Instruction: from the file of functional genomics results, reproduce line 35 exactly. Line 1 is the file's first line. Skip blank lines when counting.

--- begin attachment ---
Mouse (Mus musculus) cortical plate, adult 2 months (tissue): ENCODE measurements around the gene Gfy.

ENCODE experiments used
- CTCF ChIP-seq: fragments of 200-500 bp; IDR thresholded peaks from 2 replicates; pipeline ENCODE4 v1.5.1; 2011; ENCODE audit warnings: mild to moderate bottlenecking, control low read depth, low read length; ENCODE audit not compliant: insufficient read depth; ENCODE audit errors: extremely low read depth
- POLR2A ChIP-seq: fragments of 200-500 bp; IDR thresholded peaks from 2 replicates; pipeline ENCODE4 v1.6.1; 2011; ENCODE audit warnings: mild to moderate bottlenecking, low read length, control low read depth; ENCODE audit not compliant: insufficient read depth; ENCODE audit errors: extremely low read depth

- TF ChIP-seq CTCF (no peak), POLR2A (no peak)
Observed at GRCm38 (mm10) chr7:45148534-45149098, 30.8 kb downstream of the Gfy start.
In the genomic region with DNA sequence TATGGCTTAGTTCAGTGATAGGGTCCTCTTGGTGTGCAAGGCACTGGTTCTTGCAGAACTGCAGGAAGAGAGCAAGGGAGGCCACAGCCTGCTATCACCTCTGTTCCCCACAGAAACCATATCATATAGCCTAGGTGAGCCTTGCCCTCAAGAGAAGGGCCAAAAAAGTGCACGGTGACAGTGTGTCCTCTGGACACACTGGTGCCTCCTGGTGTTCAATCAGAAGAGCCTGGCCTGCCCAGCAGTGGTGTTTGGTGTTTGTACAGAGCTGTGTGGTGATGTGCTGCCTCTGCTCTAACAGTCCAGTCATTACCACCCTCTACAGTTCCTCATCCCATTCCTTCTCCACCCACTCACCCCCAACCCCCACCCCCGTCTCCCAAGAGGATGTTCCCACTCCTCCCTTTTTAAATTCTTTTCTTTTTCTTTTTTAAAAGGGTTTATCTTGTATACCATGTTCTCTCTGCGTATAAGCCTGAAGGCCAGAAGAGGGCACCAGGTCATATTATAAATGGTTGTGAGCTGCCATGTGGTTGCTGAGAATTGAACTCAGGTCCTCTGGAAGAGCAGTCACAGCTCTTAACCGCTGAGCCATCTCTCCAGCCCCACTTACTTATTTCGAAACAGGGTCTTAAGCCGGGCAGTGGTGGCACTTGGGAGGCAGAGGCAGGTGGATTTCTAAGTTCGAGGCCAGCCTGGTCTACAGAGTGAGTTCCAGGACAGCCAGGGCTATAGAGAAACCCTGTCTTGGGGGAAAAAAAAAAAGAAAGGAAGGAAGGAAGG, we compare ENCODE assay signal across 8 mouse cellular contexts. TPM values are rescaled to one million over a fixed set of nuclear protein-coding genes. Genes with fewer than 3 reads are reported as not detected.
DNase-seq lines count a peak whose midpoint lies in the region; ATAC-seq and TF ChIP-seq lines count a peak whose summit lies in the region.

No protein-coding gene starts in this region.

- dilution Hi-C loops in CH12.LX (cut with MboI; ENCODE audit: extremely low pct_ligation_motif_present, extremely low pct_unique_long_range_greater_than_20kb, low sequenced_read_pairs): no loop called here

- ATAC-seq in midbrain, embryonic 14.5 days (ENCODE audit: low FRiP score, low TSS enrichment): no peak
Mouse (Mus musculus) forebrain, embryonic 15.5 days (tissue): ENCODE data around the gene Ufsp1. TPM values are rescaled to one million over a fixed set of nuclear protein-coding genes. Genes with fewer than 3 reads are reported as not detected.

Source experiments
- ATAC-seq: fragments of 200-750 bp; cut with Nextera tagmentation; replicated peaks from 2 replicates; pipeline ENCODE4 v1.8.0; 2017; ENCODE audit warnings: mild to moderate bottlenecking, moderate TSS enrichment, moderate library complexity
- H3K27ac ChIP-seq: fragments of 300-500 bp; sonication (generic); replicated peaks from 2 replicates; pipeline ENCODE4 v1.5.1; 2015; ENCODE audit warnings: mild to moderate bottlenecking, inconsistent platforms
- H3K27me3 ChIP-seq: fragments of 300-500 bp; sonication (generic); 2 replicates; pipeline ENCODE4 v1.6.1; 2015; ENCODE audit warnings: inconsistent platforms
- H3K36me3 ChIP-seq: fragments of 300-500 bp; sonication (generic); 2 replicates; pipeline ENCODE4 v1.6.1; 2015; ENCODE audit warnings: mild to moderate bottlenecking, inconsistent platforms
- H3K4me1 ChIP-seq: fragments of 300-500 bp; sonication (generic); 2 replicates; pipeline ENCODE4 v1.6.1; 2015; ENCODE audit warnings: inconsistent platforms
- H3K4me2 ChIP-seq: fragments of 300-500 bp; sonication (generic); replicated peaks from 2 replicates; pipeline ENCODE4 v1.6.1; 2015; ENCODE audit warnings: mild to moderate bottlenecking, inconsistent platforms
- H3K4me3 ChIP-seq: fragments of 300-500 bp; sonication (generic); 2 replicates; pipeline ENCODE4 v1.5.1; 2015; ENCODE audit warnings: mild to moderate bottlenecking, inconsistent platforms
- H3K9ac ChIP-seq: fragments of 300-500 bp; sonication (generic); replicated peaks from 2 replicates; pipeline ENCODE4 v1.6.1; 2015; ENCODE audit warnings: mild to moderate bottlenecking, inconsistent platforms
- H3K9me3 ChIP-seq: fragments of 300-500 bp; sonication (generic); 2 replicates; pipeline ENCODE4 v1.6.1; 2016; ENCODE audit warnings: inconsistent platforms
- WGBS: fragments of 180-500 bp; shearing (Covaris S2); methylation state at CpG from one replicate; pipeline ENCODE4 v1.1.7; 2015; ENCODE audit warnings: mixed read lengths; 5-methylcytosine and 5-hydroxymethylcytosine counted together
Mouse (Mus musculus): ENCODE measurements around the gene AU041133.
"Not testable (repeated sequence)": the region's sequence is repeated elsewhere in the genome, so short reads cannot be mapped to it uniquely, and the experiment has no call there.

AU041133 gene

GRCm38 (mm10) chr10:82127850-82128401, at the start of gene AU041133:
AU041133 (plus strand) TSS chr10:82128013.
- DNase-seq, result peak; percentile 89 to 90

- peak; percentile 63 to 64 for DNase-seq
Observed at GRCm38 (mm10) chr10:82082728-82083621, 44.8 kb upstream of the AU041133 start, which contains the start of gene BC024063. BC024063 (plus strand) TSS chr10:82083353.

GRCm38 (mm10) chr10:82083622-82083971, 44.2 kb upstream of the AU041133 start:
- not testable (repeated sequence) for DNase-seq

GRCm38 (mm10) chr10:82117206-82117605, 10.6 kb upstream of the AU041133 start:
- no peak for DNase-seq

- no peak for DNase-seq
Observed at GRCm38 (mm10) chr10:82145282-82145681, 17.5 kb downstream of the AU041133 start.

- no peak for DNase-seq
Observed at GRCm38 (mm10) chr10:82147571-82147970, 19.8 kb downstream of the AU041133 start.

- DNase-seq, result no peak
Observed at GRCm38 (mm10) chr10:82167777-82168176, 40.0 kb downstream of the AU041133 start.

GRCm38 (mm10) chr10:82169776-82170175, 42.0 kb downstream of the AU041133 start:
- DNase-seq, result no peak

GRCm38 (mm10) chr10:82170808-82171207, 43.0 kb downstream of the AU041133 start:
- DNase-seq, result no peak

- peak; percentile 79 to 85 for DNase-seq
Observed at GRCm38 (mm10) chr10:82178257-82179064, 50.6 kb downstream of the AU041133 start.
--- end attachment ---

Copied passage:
- no peak for DNase-seq